No buses on shoulders for you

So my last blog post related to the legislative session prematurely said, “Overall, we achieved much of what was in our legislative agenda: bus-only shoulders,” blah, blah, blah among other things. Yippee! Well, so foolish I am. I spoke too soon for I forgot about that last, not-so-little step called consideration by the governor. And unfortunately, one of our bills was vetoed. Yep, V-E-T-O. No buses on shoulders for you!

If you recall, Senate Bill 434, carried by two of our own: Senator Jeff Wentworth and Representative Valinda Bolton, would have created a pilot program under which Capital Metro (and only three other Texas transit agencies) would have been allowed to operate buses on pre-approved sections of highway shoulders in order to bypass traffic congestion.

The bill was very cautious in setting up the program. It would have been established by TxDOT and in conjunction with DPS and the involved transit agencies. The bill required TxDOT to consider safety, travel time reliability, driver and passenger perceptions, level of service and maintenance, and capital improvements.

Additionally, other specific parameters were also spelled out. Buses would only be allowed to travel on sections of highway shoulders that TxDOT approved in advance and the sections would be clearly marked for bus-only use. Speed limits were set based on the experience of several other communities in America, which have already implemented bus-only shoulders safely and effectively for over a decade. Buses would only be allowed to use the designated sections of highway shoulders when overall traffic slowed to 35 miles per hour or less, and the bus could only travel at 15 miles per hour greater than the prevailing traffic, with the maximum bus speed still limited to 35 mph. The bus operator would not be required to use the bus-only shoulder if he/she did not feel it was safe.

Despite a number of independent safety studies attesting to the positive experience in the rest of the country (the State of Minnesota has over 300 miles of bus-only shoulders), Governor Perry was not willing to sign the bill. In his veto statement, he cited a concern that use of the highway shoulders by transit buses “would leave no emergency lane, creating a danger to motorists, emergency personnel and passengers aboard transit buses,” though we assured him that we would work with the City of Austin to ensure that the use of highway shoulders by our buses would not impede emergency vehicle passage. (Many thanks to the City, specifically Karla Villalon and Rob Spillar, for having included this in their legislative agenda and for having written a last-minute letter to the governor asking for his support.)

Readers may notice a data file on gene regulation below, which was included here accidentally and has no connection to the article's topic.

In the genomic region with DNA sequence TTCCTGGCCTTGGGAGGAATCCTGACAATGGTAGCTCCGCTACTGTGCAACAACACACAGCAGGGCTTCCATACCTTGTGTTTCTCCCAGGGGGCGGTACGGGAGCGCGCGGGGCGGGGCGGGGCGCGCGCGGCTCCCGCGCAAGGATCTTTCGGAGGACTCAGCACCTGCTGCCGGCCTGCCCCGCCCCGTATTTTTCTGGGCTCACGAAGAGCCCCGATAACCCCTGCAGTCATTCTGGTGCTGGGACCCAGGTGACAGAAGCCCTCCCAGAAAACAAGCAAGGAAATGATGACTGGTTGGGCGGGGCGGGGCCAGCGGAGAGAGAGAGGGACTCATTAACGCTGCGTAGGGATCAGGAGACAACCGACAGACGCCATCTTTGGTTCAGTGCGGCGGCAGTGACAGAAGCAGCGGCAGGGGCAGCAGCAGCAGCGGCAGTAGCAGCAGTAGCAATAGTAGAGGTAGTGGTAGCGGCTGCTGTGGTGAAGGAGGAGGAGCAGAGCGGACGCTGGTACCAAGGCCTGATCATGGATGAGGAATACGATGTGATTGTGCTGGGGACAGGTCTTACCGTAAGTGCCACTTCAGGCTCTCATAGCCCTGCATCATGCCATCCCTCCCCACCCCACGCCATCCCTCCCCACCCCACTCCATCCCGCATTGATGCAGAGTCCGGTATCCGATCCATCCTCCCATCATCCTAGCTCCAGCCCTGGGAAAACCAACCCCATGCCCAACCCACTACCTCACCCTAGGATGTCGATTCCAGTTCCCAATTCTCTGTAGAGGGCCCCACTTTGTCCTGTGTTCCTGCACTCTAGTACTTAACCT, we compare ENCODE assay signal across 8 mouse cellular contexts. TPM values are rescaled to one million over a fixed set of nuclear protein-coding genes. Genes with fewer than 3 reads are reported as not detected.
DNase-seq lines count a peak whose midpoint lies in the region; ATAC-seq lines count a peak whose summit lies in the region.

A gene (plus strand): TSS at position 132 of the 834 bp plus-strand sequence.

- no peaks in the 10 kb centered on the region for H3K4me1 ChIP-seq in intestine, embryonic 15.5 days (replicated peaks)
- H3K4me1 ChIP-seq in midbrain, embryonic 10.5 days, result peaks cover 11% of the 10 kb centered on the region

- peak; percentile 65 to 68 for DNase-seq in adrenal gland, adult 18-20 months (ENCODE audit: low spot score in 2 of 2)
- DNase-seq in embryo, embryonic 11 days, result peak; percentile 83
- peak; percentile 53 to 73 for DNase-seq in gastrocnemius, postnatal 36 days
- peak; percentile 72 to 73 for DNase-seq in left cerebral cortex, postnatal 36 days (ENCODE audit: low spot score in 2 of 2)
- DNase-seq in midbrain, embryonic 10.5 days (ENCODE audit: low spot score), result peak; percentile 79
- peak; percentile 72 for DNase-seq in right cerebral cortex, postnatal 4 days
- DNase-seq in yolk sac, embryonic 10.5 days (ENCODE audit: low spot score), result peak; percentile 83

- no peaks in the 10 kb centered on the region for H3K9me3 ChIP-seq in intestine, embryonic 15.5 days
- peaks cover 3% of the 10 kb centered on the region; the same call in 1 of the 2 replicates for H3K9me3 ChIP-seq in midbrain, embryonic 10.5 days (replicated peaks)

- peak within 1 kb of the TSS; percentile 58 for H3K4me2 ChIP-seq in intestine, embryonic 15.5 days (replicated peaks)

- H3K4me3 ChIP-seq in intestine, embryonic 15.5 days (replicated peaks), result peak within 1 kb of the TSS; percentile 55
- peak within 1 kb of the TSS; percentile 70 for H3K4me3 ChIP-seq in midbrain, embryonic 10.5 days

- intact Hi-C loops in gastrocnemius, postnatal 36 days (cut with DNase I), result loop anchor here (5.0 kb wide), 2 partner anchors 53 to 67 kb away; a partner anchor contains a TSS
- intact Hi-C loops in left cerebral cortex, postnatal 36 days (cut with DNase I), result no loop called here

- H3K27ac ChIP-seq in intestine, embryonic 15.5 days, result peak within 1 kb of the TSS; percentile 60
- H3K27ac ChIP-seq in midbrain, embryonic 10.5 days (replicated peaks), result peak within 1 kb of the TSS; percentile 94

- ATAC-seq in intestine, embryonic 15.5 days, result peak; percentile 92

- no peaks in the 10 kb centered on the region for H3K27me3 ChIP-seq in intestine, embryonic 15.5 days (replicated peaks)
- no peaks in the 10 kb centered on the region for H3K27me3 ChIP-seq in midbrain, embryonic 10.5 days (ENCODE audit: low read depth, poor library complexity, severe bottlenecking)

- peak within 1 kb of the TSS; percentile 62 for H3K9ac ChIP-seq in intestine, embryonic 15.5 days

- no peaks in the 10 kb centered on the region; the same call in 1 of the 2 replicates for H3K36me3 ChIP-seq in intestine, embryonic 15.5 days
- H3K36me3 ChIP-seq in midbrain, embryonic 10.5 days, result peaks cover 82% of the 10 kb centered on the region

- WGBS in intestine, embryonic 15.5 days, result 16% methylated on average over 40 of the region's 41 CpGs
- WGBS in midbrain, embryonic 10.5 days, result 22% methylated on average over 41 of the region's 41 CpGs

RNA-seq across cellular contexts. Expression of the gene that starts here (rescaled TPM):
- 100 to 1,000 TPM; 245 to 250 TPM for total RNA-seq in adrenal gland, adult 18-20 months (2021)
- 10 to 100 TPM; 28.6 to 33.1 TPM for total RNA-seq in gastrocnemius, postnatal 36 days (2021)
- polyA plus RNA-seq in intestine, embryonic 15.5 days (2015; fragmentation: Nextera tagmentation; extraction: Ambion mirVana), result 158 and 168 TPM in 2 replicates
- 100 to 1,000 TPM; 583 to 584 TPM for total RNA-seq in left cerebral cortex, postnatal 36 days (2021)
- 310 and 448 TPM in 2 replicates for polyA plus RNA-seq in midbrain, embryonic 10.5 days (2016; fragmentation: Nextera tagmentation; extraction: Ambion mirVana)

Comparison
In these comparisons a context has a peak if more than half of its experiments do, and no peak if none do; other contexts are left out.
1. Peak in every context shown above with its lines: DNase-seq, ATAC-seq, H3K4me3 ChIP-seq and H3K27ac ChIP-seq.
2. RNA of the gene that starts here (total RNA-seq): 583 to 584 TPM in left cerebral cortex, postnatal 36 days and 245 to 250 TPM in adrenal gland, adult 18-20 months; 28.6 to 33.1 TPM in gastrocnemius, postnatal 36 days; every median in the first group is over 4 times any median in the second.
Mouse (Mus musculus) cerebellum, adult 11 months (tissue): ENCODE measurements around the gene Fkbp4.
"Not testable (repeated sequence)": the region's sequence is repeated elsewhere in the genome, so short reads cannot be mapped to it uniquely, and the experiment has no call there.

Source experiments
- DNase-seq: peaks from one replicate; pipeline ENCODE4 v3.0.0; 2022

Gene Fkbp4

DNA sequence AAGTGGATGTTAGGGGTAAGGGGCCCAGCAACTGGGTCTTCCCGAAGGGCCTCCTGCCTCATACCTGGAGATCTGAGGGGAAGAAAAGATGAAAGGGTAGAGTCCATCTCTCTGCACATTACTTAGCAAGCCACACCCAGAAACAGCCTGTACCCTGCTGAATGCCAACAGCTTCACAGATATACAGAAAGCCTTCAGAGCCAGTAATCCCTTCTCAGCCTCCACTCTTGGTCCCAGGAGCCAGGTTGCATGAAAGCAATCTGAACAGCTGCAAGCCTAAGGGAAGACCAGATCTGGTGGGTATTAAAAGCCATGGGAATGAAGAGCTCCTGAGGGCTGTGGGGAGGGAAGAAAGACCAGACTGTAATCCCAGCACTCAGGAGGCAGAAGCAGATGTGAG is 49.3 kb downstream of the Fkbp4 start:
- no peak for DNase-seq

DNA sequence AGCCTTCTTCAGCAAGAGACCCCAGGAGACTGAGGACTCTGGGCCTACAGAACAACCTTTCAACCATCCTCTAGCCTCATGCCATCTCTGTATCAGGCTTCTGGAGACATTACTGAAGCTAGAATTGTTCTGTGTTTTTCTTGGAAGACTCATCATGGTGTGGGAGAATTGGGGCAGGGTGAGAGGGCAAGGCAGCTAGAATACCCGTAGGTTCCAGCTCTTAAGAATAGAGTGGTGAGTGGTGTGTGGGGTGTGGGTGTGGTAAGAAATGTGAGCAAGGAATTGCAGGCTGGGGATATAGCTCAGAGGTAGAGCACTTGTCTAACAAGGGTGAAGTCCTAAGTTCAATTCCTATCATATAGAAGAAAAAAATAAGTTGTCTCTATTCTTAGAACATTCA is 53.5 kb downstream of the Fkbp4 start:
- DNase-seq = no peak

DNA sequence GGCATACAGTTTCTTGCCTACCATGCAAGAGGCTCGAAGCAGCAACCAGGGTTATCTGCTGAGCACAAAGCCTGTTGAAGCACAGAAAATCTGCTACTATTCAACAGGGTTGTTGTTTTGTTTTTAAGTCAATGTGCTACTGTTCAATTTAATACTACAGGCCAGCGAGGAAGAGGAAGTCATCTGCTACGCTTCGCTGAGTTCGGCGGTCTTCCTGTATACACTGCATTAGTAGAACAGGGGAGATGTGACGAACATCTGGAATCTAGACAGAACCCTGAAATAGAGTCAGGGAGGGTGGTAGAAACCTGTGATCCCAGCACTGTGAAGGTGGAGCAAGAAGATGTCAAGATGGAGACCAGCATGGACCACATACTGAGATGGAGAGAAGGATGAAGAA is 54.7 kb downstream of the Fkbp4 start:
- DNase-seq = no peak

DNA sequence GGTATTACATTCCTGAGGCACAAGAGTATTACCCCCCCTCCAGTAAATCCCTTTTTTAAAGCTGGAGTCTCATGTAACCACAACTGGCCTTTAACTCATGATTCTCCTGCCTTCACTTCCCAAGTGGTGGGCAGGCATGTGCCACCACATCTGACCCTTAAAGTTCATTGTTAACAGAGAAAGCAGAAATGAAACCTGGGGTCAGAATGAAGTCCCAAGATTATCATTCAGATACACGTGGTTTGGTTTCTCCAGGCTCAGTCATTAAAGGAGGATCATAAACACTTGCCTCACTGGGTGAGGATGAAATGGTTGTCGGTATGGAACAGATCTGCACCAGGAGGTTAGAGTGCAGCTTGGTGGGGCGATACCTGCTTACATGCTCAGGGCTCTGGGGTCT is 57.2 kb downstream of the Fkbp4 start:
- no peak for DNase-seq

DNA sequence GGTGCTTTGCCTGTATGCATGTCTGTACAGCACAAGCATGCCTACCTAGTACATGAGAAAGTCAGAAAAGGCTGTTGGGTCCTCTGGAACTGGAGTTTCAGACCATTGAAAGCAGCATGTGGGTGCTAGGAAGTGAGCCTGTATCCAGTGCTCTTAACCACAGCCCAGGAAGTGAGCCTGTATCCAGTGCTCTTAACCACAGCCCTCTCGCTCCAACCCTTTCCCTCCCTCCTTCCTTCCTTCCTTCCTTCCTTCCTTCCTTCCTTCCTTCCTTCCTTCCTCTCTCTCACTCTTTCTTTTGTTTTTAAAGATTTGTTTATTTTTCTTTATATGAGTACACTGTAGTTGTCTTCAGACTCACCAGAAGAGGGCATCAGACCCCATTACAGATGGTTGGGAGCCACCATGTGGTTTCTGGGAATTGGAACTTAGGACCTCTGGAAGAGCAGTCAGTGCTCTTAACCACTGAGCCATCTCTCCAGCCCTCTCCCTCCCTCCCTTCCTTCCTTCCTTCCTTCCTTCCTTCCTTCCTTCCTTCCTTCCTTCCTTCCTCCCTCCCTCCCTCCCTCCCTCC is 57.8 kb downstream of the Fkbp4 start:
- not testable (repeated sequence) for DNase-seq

Though we are very disappointed with the veto—it’s the second time we’ve tried to get this passed—we’ll work with the governor’s office over the next few years to see if we can get it through next session. Perhaps then, the third time will actually be the charm for Capital Metro.

******************

While the legislative order of things escaped me regarding the bus-only shoulder legislation, the other items I had written about previously actually panned out as I described. Senate Bill 1263, the bill carried by Senator Kirk Watson and Representative Eddie Rodriguez that prescribed a number of changes for Capital Metro, was signed by the governor. That bill, which goes into effect September 1, makes changes to our board composition and our abilities to set our own fares and operate passenger rail, and provides us with some new tools that we’ll need to operate passenger rail. Governor Perry was also willing to sign the bill that lets Capital Metro (and all Texas transit agencies) use the State’s travel discounts when our employees or board members travel for Capital Metro-related duties. (Thank you Senator Duell and Representative Todd Smith!)

If you want more details on the Watson and Rodriguez bill, or any other legislation that I might have written about before, read my previous gobbledygook online at http://capmetroblog.blogspot.com/search/label/legislative%20agenda. (Check out the gobbledygook hotlink! A fun story, which goodness knows we all need more of.)

4 thoughts on “No buses on shoulders for you

  1. Justin

    You know, just driving down the freeway, it seems like having buses in the emergency shoulder would create problems with the on-ramps. What I mean is, when you're merging on the freeway you're not looking for a bus coming at you in the emergency lane.

  2. Adam Shaivitz

    Justin-
    That’s a valid point and a common question we heard in discussions about the bus on shoulders proposal. The good folks at the Minnesota Department of Transportation were extremely helpful to Capital Metro during our pursuit of this legislation.

    MnDOT has a great training video which shows how bus operators driving on the shoulder can safely handle entrance/exit ramps, stalled vehicles, emergency vehicles, etc. You can see the video and other info about MnDOT’s bus on shoulders program here

  3. Jamie Bemoore

    While I think it is unfortunate that our governor vetoed the Buses on Shoulders bill, I wonder why Capital Metro prefers this method rather than trying to get HOV or High Occupancy-Toll lanes added to freeways in the Austin area. Both Dallas & Houston currently have HOV lanes which are very popular, and which enable buses to travel at speeds above 35 mph even in traffic. Does Capital Metro have any plans in conjunction with TXDot to promote this?

  4. Don Dickson

    God forbid that a public transportation conveyance might momentarily get in the way of some Texan riding to work by themselves in their three ton, eight passenger vehicle. Can't have that. Sheesh.

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